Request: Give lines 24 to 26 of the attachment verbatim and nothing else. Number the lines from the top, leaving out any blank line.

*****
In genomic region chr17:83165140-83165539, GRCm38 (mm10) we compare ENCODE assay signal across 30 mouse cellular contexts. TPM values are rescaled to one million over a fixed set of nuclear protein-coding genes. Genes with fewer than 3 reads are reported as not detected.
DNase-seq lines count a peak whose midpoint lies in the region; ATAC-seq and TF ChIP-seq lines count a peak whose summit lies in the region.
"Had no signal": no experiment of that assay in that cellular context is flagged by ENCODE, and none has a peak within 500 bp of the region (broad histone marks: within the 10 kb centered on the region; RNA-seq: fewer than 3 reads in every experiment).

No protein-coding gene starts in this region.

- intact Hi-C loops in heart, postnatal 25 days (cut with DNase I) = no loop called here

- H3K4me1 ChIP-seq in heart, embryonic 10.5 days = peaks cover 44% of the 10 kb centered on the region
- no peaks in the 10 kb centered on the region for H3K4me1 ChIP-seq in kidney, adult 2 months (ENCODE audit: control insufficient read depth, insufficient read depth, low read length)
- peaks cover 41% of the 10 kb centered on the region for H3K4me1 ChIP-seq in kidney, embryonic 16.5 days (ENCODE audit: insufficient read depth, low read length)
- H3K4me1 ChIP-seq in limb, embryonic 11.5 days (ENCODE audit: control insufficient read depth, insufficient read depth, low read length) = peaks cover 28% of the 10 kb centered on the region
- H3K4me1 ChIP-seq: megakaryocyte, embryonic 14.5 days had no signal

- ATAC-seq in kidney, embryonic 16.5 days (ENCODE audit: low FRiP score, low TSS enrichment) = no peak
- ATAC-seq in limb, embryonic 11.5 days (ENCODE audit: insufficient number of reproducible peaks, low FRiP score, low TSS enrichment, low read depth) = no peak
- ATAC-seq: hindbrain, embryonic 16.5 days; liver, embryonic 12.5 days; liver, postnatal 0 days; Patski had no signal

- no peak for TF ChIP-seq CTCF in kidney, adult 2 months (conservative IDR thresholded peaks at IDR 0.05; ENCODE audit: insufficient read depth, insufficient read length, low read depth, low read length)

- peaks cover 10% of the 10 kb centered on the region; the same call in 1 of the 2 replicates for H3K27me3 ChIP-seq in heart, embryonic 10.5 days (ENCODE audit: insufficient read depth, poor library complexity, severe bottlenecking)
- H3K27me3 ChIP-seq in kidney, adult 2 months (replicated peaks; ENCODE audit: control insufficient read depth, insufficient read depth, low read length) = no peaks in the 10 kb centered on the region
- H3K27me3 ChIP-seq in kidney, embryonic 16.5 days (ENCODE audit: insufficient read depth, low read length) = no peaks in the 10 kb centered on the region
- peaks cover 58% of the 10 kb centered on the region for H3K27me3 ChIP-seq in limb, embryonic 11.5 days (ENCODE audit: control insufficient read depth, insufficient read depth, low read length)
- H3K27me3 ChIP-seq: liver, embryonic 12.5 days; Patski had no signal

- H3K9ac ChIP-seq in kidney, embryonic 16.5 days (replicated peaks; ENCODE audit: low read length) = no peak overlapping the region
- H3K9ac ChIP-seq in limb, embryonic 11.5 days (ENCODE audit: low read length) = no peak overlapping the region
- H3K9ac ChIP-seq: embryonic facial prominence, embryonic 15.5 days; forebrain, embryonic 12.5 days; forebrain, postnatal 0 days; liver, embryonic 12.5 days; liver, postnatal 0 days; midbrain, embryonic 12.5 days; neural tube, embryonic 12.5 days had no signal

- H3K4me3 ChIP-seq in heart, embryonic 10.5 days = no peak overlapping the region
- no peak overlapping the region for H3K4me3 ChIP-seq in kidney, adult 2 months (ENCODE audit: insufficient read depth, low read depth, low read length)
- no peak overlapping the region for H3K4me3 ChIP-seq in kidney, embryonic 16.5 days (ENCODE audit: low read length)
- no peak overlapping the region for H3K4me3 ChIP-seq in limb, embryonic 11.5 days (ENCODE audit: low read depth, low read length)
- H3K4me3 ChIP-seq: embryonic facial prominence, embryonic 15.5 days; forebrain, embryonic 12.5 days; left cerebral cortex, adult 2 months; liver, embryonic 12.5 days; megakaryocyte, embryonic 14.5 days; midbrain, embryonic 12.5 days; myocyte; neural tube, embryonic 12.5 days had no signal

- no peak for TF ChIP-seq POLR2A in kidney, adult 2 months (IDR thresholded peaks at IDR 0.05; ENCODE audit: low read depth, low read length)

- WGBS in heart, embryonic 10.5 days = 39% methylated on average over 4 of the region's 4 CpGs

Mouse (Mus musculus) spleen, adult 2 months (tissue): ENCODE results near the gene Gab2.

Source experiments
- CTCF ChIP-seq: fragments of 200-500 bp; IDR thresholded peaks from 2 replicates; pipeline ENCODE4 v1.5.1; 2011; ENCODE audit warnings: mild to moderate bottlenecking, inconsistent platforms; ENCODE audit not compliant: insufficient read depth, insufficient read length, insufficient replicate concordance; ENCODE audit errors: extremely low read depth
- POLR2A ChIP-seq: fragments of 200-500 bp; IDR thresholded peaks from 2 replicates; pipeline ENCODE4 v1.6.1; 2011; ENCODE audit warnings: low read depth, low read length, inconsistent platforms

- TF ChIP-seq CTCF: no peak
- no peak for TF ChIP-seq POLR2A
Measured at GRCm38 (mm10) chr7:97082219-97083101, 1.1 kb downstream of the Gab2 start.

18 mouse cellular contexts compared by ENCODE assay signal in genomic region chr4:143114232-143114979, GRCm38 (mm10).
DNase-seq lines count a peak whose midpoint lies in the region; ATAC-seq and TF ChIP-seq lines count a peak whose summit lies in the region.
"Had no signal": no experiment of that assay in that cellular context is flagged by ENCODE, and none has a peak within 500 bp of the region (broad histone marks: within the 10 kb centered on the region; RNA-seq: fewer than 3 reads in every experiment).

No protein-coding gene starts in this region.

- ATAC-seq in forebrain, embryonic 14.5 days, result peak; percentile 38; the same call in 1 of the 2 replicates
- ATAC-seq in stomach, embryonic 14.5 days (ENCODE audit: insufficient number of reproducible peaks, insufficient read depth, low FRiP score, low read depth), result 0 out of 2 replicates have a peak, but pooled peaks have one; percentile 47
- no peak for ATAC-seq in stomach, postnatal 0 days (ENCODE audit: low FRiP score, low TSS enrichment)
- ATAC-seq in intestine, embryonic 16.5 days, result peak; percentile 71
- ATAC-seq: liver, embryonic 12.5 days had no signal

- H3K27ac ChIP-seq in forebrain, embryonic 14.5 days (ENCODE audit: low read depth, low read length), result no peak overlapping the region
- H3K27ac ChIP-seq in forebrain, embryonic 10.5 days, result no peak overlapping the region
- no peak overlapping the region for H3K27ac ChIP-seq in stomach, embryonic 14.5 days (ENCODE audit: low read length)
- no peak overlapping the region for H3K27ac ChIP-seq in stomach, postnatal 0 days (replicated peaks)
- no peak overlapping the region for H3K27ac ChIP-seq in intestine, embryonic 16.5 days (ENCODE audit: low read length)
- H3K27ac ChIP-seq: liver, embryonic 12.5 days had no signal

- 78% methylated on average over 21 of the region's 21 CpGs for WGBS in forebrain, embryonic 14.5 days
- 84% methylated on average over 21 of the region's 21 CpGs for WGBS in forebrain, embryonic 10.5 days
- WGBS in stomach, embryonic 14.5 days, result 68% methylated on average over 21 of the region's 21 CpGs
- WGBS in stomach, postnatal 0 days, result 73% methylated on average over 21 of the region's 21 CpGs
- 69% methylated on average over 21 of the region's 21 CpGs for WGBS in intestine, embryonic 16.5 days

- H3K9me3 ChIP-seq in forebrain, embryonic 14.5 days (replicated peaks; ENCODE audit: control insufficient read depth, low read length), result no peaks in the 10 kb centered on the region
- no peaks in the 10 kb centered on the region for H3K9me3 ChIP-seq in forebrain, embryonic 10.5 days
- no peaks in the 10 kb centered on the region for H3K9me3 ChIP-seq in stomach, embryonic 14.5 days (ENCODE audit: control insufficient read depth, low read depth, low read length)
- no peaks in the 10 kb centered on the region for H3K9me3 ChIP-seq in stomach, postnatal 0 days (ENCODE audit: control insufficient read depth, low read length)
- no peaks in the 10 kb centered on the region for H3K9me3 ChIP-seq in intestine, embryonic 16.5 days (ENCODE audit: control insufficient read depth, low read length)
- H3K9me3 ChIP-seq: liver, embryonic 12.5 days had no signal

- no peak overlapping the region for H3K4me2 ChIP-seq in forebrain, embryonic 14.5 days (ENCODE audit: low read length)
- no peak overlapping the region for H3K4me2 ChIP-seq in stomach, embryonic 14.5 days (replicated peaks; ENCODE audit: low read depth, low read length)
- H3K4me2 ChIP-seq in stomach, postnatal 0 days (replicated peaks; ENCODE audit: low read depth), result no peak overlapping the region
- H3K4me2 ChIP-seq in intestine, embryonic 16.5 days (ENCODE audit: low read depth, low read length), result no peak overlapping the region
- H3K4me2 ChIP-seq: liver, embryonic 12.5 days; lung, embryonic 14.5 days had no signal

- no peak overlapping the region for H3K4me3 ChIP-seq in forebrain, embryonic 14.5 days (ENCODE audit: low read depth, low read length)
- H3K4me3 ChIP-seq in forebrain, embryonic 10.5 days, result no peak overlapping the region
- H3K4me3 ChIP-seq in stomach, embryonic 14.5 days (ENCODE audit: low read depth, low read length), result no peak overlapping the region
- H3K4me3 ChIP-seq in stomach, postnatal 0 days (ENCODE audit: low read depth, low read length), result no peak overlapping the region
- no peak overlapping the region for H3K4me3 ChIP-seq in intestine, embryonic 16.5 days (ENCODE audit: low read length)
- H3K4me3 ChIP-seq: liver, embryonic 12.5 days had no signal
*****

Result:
- no peak overlapping the region for H3K4me3 ChIP-seq in kidney, adult 2 months (ENCODE audit: insufficient read depth, low read depth, low read length)
- no peak overlapping the region for H3K4me3 ChIP-seq in kidney, embryonic 16.5 days (ENCODE audit: low read length)
- no peak overlapping the region for H3K4me3 ChIP-seq in limb, embryonic 11.5 days (ENCODE audit: low read depth, low read length)